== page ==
EU High Representative for Foreign and Security Policy Josep Borell addressed the public after a meeting with Serbian President Aleksandar Vucic and Prime Minister of the Provisional Government in Pristina, Aljbin Kurti.
Today, since 8:00 in the morning – it means 8 hours, 8 hours of meetings – I hosted Prime Minister Albin Kurti of Kosovo and President Aleksandar Vučić of Serbia for an emergency meeting here in Brussels.
Both of them attended this meeting, coming to Brussels. And it was important that they did because we find ourselves, yet again, in another crisis situation.
And this happens only three months after the last crisis meeting – from crisis to crisis. This time, it is even worse than in August, when I had to come to Brussels in the middle of August to avoid the previous crisis. Since August, the dispute over licence plates has worsened. Kosovo had decided to start issuing fines from 22 November – it means midnight tonight – for those who have not re-registered their vehicles.
As a consequence, Kosovo Serbs have withdrawn from the institutions in north Kosovo. And it means that around 600 police officers have put down their uniforms. Judges and staff of the local administration have also resigned. Currently, less than 50 Kosovo Albanian police officers are manning the police stations in the region – which is certainly not enough.
This leaves a very dangerous security vacuum – a vacuum on the ground, in an already very fragile situation. Yes, we have a Mission there, we have the EULEX Mission and, also, the troops of KFOR are present, but they cannot take over the role of the local police: it is not in their mandate nor in their capacities.
Rule of Law must not serve as a pretext for tensions and escalation, while not respecting important and binding obligations agreed many years ago under the [Belgrade-Pristina] Dialogue being conducted by the European Union and my predecessors, High Representatives.
The European Union and our international partners have repeatedly called for de-escalation, to no avail. This meeting today was about the responsibility of leaders to urgently de-escalate the situation, to ensure that peace and stability are re-established and, most importantly, will prevail – avoiding a crisis with very grave consequences.
Since last summer, we have been preoccupied with permanent crisis management, trying to avoid one artificial deadline after another: from deadline to deadline, from crisis to crisis.
This means that we have not been able to address the real issue. The real issue is the normalisation of relations, which would resolve and prevent such crises situations – as the root causes go way beyond licence plates.
I made it very clear to both Parties that we cannot continue like this, that this vicious circle of crises and deadlines must stop.
Both President Vučić and Prime Minister Kurti are elected leaders with strong mandates. We expect them to show leadership and the will to resolve their disputes and taking the normalisation of relations forward, so that they can advance on their respective European paths.
But after many hours of discussion, since 8:00 this morning, the two Parties did not agree on a solution today.
I think that there is an important responsibility [on the side of both leaders] for the failure of the talks today and for any escalation and violence that might occur on the ground in the following days.
For the sake of transparency, I have to say that we put forward a proposal, that could have avoided this risky situation, that President Vučić accepted today but, unhappily, Prime Minister Kurti did not.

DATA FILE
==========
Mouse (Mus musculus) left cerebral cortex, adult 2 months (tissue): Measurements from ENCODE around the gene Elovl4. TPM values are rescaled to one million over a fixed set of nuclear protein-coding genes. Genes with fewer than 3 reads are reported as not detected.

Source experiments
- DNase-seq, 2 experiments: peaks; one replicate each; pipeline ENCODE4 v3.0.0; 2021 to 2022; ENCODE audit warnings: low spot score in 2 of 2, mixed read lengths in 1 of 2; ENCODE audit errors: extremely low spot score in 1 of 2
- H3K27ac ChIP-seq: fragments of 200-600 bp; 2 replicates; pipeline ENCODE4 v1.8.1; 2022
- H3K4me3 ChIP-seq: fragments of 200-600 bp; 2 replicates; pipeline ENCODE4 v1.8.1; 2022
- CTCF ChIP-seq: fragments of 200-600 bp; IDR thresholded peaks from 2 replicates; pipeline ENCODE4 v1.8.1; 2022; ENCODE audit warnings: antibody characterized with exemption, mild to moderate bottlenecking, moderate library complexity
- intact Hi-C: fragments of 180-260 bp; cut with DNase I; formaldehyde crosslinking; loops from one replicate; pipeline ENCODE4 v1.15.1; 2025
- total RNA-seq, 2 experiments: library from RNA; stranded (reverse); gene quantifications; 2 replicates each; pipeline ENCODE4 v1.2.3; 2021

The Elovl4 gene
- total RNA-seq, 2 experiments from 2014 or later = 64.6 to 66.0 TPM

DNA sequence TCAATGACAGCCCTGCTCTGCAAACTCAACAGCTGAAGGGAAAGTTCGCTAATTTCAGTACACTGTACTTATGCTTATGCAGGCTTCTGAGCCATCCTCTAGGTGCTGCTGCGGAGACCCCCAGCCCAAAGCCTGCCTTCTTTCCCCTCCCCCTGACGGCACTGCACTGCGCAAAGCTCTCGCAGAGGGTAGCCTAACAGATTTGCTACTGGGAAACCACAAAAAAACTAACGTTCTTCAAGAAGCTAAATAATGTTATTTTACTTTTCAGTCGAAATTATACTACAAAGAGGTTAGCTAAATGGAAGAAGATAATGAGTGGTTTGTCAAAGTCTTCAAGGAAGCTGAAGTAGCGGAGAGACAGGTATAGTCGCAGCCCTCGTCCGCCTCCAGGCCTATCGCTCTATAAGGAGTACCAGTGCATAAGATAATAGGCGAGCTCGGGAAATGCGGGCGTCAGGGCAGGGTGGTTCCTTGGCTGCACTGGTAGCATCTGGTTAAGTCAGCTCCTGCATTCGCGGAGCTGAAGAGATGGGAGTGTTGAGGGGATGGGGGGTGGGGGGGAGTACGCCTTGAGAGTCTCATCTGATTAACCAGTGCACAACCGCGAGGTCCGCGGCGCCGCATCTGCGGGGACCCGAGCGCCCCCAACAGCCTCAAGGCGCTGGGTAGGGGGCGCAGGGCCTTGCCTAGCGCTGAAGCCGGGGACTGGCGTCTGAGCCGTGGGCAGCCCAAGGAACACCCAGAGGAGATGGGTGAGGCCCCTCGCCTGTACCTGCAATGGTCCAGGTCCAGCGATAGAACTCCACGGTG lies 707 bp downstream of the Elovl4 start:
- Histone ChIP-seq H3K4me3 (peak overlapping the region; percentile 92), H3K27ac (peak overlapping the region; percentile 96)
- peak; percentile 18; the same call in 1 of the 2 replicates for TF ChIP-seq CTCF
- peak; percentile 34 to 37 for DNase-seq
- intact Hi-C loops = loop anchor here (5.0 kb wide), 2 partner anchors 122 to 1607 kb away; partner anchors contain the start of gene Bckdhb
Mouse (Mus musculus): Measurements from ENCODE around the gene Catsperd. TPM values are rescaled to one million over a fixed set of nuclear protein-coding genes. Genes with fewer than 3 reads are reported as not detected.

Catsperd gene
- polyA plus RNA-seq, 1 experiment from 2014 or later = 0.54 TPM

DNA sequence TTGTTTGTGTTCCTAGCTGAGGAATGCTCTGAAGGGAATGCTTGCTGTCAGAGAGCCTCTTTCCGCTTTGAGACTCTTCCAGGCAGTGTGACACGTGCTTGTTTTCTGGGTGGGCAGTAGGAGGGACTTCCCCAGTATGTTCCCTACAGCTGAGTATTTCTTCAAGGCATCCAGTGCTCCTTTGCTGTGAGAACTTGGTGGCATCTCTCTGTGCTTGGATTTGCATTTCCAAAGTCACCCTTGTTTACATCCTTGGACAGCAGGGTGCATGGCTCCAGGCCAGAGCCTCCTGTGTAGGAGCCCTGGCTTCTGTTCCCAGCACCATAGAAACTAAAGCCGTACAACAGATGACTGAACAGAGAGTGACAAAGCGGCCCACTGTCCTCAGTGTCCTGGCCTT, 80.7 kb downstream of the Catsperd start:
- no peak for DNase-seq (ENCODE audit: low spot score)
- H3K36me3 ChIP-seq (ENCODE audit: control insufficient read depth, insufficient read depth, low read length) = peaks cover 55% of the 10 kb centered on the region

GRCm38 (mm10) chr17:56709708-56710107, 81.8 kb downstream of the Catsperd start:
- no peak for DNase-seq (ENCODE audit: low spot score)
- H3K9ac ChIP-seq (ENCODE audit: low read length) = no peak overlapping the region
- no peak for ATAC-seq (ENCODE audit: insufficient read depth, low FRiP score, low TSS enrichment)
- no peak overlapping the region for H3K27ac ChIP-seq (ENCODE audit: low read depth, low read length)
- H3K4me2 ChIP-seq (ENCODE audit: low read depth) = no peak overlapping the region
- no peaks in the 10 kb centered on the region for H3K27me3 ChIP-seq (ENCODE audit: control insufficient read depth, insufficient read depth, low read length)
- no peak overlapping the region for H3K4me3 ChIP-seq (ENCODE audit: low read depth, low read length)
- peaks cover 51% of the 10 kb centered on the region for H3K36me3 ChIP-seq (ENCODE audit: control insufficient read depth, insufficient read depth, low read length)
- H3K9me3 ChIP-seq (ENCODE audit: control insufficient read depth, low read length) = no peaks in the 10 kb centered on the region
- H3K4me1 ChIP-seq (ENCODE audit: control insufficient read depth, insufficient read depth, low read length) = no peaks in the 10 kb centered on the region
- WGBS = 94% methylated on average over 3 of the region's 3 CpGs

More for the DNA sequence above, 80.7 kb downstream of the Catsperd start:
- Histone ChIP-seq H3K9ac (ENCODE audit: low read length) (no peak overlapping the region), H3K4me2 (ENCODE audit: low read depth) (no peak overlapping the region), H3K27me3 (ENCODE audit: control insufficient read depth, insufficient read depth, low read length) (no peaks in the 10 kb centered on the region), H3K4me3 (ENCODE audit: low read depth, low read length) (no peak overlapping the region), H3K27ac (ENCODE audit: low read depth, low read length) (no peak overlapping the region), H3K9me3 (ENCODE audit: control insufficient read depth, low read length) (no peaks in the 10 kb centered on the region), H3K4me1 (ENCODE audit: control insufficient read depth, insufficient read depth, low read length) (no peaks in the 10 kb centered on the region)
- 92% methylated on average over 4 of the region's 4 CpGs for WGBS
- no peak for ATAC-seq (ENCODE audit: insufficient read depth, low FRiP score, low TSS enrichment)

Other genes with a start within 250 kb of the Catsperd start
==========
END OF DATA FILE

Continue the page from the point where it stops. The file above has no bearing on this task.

To avoid escalation, I am going to make a plea. I would have liked it to be an agreement, but since there is no agreement, let me ask solemnly to both parties:
First, I now expect Kosovo to immediately suspend further stages related to the re–registration of vehicles in north Kosovo. I repeat: I now expect Kosovo to immediately suspend further stages related to the re–registration of vehicles in north Kosovo. And Serbia, to suspend issuing new licence plates with Kosovo cities’ denominations, including KM plates.
This was the proposal that we almost reached, but since it was not possible for many different reasons [to reach an agreement], I want to stress that I am calling on both parties to implement these two requests.
This would allow space and time for the Parties to look for a sustainable solution to the licence plates issue, in the context of the normalisation of relations which is our most important objective.
In the meantime, the lack of agreement today also means that we have to draw our conclusions about how this process of negotiations is being conducted.
I will inform the Member States. I will inform my colleagues the Foreign Affairs Ministers, and our partners about the behaviour of the different Parties and the lack of respect for their international legal obligations – and, I have to say, this goes particularly for Kosovo. I know, this sends a very negative political signal.
In closing, I made it very clear to both leaders that if the European Union accession is their ultimate objective, one to which they have both committed, we expect them to act accordingly with that.
From my side, I will keep the Dialogue very high on my agenda, with the support of the European Union Special Representative [for the Belgrade-Pristina Dialogue], Miroslav Lajčák. And I want to praise him for his work, for his patience, for his strong commitment. As to the proposal that, together, we had tabled, that received strong support from France and Germany, I still think is the possible way out of this crisis, with the perspective of normalisation and full fulfilment of any engagement, commitment and agreements.
I hope that both Parties will act according to my requests in order to avoid further escalation and a new dangerous crisis.